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The Problem with PODs

Points of Distribution, or PODs, are the hub of pandemic planning in some communities. PODs are set up at certain locations and used to distribute oral or injected medication. Despite urging from the emergency response community, many jurisdictions have hung onto the POD plan as the only distribution method for pharmaceuticals in the setting of pandemic. Although not entirely a bad idea, the POD system has a number of faults that should be addressed and considered in the planning and contingency process.
What is a POD? As mentioned, a POD is a site designated for the distribution of medications or supplies in the event of a crisis or emergency. The pubic gathers at a give location or locations and materials are handed out.

Why was the POD system developed? In short, the current points of distribution model is based on an earlier process used to receive, break down, repackage, and distribute materials/supplies from the National Pharmaceutical Stockpile (NPS). The idea was further refined for the use in the setting of SARS and later, H5N1 Highly Pathological Avian Flu.

So, whats the problem? The first problem is in the planning assumptions made with POD Establishment. The assumption has been made that "we'll know" when a given pathogen is threatening and have time to medicate/vaccinate our public. That assumption was based on experience with SARS and predictions of H5N1 and is totally dysfunctional. To assume there will be a "lead-time" when we know a pathogen is coming is a terrible mistake. As we have seen with H1N1 in 2009, the disease was present in various states with little or no lead-in. In that situation, we have to plan for the disease spreading beyond any given boundary...simply by virtue of our modes of modern travel. So, to bring otherwise healthy people together into a central location(s) may actually increase exposure.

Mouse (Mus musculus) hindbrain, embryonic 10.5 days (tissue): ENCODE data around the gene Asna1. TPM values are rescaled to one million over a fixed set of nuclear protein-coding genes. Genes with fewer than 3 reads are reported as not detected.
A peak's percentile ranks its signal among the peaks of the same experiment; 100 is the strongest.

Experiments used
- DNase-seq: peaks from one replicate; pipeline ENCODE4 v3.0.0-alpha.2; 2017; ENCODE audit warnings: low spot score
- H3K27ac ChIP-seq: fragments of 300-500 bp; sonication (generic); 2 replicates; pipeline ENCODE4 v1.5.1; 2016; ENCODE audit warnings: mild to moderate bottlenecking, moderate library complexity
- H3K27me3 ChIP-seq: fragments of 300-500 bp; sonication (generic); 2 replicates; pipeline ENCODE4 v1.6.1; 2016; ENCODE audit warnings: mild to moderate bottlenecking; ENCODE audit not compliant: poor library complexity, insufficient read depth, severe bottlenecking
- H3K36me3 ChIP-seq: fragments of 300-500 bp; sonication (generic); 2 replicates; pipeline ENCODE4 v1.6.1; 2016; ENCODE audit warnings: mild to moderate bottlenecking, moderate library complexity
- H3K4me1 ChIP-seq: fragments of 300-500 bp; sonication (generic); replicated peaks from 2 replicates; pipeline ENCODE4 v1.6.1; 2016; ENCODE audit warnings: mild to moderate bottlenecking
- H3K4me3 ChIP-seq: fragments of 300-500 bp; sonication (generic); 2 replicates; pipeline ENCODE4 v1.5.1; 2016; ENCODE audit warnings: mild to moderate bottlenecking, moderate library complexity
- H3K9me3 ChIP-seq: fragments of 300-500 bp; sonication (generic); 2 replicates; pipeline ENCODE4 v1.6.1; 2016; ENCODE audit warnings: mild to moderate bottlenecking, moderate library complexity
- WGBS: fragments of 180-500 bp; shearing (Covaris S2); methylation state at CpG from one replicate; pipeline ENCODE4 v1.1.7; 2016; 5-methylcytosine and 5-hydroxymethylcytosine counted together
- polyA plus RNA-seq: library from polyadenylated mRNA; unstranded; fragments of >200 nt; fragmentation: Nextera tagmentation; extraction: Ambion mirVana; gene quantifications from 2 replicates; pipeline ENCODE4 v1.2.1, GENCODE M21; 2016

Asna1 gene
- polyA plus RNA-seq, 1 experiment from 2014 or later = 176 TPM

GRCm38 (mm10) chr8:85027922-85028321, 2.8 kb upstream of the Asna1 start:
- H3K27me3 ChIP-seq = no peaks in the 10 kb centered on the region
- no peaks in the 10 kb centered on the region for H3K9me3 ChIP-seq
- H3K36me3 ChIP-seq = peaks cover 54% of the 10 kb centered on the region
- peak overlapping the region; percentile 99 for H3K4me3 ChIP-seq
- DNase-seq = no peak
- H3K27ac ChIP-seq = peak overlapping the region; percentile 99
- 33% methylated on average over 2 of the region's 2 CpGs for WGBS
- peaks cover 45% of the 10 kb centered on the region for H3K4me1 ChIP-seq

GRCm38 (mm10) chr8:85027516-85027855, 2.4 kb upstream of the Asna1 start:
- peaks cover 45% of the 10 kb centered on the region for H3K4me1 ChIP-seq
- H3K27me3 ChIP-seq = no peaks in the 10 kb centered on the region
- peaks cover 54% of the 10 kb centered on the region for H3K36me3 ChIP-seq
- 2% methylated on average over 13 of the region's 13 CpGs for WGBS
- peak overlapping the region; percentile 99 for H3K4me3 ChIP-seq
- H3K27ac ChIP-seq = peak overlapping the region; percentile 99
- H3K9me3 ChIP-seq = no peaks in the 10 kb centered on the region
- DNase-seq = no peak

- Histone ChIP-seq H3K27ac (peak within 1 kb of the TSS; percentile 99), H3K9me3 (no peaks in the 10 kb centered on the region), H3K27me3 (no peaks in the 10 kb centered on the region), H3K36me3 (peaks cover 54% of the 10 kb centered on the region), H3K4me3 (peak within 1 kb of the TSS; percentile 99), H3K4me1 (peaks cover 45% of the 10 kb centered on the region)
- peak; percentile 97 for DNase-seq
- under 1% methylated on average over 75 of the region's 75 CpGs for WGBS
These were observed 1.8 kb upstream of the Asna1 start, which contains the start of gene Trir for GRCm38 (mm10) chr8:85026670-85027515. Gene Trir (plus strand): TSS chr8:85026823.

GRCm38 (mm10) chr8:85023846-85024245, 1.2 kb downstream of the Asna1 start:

The next assumption we have to deal with is that a vaccine or medication may not be available in the amount we need...we could run out of medication. Running out of medication leaves us with people standing in line and not getting protected, perhaps being exposed. And speaking of standing in line...managing the que and providing sanitation services, shelter from the environment, food, and medical care at POD locations can be an event in itself. These continence's are not often included in POD plans. As one pubic health emergency managed told me; "the people in line are not our problem..."
That brings me to the problem of civil unrest and disobedience. Dealing with uncooperative persons, people with special needs, and those intent on causing problems is often beyond the scope of those working in a POD. Understand that the unrest can turn into a riot and become violent quickly...especially if you run out of medication.

In recent experiences, some PODs were overwhelmed with people and had delays of several hours while other locations remained nearly silent. Why? Because people did not know where to go, under what conditions to go, or did not understand direction. We cannot plan on people following direction. We can expect that once the media announces that site "A" is running with a ten-hour delay, many people will flood site "B".

Want another snapshot view...see Mitigation Journal Of Chicken and Expectations from May, 2009 to see what I'm talking about. Points of Distribution sites are difficult to manage and plan for...they are a part of pandemic planning, but only a part. Putting all our eggs in the POD basket puts us at risk of failure to meet the expectations of the public. Not meeting expectations will be disastrous.

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